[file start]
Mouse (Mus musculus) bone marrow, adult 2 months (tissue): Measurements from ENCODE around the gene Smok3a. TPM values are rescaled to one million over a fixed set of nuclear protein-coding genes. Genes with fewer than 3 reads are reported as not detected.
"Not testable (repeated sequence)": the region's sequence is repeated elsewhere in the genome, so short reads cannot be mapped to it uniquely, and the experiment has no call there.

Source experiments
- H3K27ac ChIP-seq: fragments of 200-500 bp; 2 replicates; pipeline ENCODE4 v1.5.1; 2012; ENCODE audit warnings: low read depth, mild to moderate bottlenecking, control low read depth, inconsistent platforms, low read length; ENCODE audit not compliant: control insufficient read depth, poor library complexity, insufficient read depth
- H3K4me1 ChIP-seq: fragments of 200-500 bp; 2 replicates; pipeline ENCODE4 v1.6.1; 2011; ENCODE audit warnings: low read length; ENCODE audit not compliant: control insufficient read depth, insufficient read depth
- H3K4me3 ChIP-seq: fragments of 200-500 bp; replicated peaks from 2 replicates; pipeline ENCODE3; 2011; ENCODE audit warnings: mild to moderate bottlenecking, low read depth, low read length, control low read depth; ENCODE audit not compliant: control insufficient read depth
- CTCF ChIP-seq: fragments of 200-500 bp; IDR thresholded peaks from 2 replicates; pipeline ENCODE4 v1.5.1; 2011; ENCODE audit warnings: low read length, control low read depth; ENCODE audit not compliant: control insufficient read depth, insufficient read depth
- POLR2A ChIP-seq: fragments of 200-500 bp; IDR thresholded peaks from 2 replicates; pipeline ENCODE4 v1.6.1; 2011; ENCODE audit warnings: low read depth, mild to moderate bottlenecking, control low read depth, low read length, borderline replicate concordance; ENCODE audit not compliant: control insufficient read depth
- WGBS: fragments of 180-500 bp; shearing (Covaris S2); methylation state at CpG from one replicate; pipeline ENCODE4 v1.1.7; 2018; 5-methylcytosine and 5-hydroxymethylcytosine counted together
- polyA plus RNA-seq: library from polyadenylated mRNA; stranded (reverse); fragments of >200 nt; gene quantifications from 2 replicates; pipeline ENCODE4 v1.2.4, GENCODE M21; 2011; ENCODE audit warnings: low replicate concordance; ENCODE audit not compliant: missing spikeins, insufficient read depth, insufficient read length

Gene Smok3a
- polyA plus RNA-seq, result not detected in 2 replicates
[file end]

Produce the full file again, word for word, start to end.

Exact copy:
Mouse (Mus musculus) bone marrow, adult 2 months (tissue): Measurements from ENCODE around the gene Smok3a. TPM values are rescaled to one million over a fixed set of nuclear protein-coding genes. Genes with fewer than 3 reads are reported as not detected.
"Not testable (repeated sequence)": the region's sequence is repeated elsewhere in the genome, so short reads cannot be mapped to it uniquely, and the experiment has no call there.

Source experiments
- H3K27ac ChIP-seq: fragments of 200-500 bp; 2 replicates; pipeline ENCODE4 v1.5.1; 2012; ENCODE audit warnings: low read depth, mild to moderate bottlenecking, control low read depth, inconsistent platforms, low read length; ENCODE audit not compliant: control insufficient read depth, poor library complexity, insufficient read depth
- H3K4me1 ChIP-seq: fragments of 200-500 bp; 2 replicates; pipeline ENCODE4 v1.6.1; 2011; ENCODE audit warnings: low read length; ENCODE audit not compliant: control insufficient read depth, insufficient read depth
- H3K4me3 ChIP-seq: fragments of 200-500 bp; replicated peaks from 2 replicates; pipeline ENCODE3; 2011; ENCODE audit warnings: mild to moderate bottlenecking, low read depth, low read length, control low read depth; ENCODE audit not compliant: control insufficient read depth
- CTCF ChIP-seq: fragments of 200-500 bp; IDR thresholded peaks from 2 replicates; pipeline ENCODE4 v1.5.1; 2011; ENCODE audit warnings: low read length, control low read depth; ENCODE audit not compliant: control insufficient read depth, insufficient read depth
- POLR2A ChIP-seq: fragments of 200-500 bp; IDR thresholded peaks from 2 replicates; pipeline ENCODE4 v1.6.1; 2011; ENCODE audit warnings: low read depth, mild to moderate bottlenecking, control low read depth, low read length, borderline replicate concordance; ENCODE audit not compliant: control insufficient read depth
- WGBS: fragments of 180-500 bp; shearing (Covaris S2); methylation state at CpG from one replicate; pipeline ENCODE4 v1.1.7; 2018; 5-methylcytosine and 5-hydroxymethylcytosine counted together
- polyA plus RNA-seq: library from polyadenylated mRNA; stranded (reverse); fragments of >200 nt; gene quantifications from 2 replicates; pipeline ENCODE4 v1.2.4, GENCODE M21; 2011; ENCODE audit warnings: low replicate concordance; ENCODE audit not compliant: missing spikeins, insufficient read depth, insufficient read length

Gene Smok3a
- polyA plus RNA-seq, result not detected in 2 replicates